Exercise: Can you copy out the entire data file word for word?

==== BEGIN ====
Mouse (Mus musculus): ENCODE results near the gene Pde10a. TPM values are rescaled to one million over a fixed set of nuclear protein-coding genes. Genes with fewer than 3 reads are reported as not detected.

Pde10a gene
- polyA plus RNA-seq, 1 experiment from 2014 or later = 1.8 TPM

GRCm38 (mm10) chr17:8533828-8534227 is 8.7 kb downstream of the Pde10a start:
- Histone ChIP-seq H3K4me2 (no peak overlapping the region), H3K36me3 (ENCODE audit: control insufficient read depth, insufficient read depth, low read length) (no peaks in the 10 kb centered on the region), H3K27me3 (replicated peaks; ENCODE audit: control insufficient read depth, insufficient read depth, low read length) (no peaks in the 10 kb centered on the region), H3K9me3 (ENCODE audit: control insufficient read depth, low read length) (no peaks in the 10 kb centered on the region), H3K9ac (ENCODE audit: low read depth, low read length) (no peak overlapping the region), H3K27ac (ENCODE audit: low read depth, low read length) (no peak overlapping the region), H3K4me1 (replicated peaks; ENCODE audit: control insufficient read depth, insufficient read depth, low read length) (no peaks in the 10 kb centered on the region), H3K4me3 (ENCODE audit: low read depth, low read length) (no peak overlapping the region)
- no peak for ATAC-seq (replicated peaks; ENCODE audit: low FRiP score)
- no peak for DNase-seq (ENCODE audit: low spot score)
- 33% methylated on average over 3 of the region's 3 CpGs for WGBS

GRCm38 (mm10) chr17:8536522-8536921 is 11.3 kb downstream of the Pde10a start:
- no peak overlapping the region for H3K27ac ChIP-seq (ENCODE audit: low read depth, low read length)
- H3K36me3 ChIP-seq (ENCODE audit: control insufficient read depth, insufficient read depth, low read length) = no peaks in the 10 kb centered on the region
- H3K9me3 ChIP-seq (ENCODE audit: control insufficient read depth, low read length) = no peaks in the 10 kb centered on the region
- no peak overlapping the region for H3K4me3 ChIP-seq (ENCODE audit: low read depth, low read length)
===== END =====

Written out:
Mouse (Mus musculus): ENCODE results near the gene Pde10a. TPM values are rescaled to one million over a fixed set of nuclear protein-coding genes. Genes with fewer than 3 reads are reported as not detected.

Pde10a gene
- polyA plus RNA-seq, 1 experiment from 2014 or later = 1.8 TPM

GRCm38 (mm10) chr17:8533828-8534227 is 8.7 kb downstream of the Pde10a start:
- Histone ChIP-seq H3K4me2 (no peak overlapping the region), H3K36me3 (ENCODE audit: control insufficient read depth, insufficient read depth, low read length) (no peaks in the 10 kb centered on the region), H3K27me3 (replicated peaks; ENCODE audit: control insufficient read depth, insufficient read depth, low read length) (no peaks in the 10 kb centered on the region), H3K9me3 (ENCODE audit: control insufficient read depth, low read length) (no peaks in the 10 kb centered on the region), H3K9ac (ENCODE audit: low read depth, low read length) (no peak overlapping the region), H3K27ac (ENCODE audit: low read depth, low read length) (no peak overlapping the region), H3K4me1 (replicated peaks; ENCODE audit: control insufficient read depth, insufficient read depth, low read length) (no peaks in the 10 kb centered on the region), H3K4me3 (ENCODE audit: low read depth, low read length) (no peak overlapping the region)
- no peak for ATAC-seq (replicated peaks; ENCODE audit: low FRiP score)
- no peak for DNase-seq (ENCODE audit: low spot score)
- 33% methylated on average over 3 of the region's 3 CpGs for WGBS

GRCm38 (mm10) chr17:8536522-8536921 is 11.3 kb downstream of the Pde10a start:
- no peak overlapping the region for H3K27ac ChIP-seq (ENCODE audit: low read depth, low read length)
- H3K36me3 ChIP-seq (ENCODE audit: control insufficient read depth, insufficient read depth, low read length) = no peaks in the 10 kb centered on the region
- H3K9me3 ChIP-seq (ENCODE audit: control insufficient read depth, low read length) = no peaks in the 10 kb centered on the region
- no peak overlapping the region for H3K4me3 ChIP-seq (ENCODE audit: low read depth, low read length)